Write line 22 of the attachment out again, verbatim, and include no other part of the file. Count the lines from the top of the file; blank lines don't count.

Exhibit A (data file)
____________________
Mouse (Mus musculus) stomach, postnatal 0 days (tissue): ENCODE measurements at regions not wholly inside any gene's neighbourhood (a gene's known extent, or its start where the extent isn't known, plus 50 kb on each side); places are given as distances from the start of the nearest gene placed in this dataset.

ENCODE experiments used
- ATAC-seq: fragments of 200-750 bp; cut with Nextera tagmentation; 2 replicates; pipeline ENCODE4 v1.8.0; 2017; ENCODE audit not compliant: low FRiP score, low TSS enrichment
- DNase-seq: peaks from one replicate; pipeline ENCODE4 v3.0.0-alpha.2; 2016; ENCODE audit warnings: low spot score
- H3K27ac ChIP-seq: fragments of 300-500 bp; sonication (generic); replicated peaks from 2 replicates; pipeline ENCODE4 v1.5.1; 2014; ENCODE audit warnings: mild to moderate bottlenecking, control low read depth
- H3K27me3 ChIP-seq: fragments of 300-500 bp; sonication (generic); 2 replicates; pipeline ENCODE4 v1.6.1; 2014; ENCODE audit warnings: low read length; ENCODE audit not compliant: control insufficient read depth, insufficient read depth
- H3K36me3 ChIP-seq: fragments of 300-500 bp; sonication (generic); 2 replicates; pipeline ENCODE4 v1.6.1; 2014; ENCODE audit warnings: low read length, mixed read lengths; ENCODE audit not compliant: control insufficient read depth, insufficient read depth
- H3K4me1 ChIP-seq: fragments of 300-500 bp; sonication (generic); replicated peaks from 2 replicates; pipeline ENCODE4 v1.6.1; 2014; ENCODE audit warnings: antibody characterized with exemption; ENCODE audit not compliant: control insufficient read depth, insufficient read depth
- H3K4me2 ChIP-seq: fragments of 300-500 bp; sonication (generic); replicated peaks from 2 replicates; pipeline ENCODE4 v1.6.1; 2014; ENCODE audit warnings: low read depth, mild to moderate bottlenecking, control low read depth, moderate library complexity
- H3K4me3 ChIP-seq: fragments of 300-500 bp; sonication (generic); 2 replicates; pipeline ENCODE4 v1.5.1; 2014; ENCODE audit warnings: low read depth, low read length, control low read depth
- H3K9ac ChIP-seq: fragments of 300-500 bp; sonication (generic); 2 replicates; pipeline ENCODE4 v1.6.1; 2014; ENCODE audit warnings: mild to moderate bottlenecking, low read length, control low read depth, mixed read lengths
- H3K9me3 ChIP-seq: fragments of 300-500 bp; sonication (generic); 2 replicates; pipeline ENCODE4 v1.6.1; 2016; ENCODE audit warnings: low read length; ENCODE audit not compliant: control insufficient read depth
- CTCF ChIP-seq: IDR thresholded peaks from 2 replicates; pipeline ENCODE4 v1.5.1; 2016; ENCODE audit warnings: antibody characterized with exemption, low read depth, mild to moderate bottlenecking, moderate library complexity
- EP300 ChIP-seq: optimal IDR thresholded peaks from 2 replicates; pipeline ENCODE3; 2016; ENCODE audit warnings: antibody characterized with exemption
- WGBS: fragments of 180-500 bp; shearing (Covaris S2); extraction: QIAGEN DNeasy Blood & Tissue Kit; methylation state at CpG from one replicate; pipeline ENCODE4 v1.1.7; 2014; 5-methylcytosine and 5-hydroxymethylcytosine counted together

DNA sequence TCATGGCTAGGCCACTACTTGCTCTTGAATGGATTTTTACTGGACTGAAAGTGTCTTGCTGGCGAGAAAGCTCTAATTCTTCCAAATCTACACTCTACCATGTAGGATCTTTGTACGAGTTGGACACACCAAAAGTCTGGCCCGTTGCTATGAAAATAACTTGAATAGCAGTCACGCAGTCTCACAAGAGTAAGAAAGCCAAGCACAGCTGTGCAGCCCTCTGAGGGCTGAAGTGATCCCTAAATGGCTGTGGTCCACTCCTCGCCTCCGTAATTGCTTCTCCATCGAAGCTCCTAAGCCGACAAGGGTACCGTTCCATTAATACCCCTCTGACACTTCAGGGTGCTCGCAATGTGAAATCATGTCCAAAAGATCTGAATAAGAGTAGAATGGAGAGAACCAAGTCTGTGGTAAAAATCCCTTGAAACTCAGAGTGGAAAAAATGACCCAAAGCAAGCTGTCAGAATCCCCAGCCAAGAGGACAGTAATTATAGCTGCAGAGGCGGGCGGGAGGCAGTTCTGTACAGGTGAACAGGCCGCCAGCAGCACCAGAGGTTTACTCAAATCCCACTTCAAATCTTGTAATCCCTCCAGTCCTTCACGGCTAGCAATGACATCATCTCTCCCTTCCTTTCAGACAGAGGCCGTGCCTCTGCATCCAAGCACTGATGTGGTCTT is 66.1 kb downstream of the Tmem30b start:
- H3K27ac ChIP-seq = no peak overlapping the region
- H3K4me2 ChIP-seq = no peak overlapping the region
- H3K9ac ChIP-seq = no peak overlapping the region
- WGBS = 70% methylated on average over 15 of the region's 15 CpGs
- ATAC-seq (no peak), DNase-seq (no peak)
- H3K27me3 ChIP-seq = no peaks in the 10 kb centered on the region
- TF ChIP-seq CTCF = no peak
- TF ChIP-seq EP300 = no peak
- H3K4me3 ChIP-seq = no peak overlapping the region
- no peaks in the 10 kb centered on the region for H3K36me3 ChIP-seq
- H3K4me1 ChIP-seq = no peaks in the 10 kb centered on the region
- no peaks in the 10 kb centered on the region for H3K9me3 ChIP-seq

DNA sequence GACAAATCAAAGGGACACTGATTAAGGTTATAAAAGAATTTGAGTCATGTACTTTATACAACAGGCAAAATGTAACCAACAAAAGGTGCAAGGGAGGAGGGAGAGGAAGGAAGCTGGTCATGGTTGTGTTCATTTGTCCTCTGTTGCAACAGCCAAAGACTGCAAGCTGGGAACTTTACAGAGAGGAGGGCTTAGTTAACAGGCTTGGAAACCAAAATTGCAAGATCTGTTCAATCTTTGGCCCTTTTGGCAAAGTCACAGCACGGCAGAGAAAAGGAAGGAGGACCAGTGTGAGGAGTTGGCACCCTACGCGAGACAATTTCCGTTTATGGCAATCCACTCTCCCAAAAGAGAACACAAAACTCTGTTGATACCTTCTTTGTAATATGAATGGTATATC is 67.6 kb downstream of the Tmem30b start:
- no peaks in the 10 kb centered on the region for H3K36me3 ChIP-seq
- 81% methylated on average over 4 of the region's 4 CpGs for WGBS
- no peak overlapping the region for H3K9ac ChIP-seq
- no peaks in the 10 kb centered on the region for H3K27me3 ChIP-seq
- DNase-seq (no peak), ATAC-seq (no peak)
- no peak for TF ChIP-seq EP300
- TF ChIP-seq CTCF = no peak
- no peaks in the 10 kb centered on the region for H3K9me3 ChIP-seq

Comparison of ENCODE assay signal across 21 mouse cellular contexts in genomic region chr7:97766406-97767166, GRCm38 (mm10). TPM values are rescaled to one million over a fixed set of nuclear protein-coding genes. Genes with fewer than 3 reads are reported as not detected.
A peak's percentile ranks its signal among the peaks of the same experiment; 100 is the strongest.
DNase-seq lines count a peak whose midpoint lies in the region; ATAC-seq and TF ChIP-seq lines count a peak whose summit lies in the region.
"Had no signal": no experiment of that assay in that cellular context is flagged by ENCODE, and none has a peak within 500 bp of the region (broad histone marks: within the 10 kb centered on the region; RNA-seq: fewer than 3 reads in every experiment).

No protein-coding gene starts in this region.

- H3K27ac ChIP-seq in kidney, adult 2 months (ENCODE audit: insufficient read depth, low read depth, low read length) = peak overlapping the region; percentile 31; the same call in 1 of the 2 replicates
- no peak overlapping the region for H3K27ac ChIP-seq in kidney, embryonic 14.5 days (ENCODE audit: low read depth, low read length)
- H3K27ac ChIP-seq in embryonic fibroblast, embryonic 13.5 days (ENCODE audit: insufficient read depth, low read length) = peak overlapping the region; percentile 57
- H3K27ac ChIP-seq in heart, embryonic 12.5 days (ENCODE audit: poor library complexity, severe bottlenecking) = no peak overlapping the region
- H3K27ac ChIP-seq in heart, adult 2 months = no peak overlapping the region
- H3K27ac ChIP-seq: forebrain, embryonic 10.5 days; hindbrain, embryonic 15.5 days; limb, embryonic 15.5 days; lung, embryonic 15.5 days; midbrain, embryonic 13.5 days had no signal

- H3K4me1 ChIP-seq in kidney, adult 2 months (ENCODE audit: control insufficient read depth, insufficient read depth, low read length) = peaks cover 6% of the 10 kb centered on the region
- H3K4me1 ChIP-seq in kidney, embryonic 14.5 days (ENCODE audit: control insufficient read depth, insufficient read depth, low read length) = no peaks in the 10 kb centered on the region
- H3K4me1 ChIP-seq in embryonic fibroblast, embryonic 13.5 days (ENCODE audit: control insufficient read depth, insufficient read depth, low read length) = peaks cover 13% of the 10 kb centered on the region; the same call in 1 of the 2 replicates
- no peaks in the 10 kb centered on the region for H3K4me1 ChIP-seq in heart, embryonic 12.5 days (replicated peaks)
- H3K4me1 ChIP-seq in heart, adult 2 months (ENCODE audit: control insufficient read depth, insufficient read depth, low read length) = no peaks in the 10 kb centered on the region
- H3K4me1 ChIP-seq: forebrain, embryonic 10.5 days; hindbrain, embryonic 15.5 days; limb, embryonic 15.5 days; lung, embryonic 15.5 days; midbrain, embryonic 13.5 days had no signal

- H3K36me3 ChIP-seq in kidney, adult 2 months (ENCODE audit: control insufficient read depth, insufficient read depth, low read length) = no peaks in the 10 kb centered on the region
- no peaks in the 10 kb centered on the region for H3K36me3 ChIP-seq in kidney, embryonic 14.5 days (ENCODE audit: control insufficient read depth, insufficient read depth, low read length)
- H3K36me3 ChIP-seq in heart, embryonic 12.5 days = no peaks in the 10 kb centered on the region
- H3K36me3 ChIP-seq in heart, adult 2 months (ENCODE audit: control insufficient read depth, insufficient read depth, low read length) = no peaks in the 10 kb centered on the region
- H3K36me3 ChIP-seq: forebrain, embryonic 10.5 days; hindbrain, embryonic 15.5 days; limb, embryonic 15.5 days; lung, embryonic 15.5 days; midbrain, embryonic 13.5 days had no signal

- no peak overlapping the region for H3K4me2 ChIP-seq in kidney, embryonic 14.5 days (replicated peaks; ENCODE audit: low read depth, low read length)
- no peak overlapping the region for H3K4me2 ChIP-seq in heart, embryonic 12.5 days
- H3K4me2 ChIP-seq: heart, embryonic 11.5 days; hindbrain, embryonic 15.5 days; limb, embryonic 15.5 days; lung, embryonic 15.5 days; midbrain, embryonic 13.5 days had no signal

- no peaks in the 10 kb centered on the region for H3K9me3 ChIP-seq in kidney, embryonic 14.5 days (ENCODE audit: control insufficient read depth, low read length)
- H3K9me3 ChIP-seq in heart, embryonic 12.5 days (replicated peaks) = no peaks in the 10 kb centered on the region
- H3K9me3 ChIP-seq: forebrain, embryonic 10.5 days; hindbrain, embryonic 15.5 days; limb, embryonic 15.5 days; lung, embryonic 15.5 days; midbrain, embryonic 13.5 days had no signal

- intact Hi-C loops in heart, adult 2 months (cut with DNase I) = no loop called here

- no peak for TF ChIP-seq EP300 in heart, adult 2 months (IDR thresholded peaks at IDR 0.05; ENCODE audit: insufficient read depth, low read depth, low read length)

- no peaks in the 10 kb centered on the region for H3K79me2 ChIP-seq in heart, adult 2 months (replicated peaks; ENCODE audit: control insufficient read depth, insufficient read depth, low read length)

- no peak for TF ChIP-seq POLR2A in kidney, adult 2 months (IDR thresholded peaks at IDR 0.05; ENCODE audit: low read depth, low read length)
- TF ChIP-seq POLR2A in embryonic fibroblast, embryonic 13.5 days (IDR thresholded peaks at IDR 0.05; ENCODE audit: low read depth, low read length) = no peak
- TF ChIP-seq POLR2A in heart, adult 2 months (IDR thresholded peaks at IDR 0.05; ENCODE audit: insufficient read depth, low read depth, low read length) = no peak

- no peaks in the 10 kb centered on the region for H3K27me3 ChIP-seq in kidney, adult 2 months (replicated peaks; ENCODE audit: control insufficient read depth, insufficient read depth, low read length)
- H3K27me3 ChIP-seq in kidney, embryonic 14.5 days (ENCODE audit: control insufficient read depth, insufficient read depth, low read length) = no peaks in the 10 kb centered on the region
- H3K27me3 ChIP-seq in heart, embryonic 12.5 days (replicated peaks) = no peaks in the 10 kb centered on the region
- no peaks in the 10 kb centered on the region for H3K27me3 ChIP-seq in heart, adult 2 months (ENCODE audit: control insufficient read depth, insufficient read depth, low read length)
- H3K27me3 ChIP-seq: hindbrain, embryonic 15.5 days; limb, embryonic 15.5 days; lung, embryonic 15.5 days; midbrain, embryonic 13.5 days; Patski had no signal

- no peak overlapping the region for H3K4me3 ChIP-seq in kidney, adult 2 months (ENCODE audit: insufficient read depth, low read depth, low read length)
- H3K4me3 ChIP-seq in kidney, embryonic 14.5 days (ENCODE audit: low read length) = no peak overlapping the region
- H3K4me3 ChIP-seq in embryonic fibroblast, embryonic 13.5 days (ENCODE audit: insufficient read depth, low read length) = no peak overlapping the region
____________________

- H3K27me3 ChIP-seq = no peaks in the 10 kb centered on the region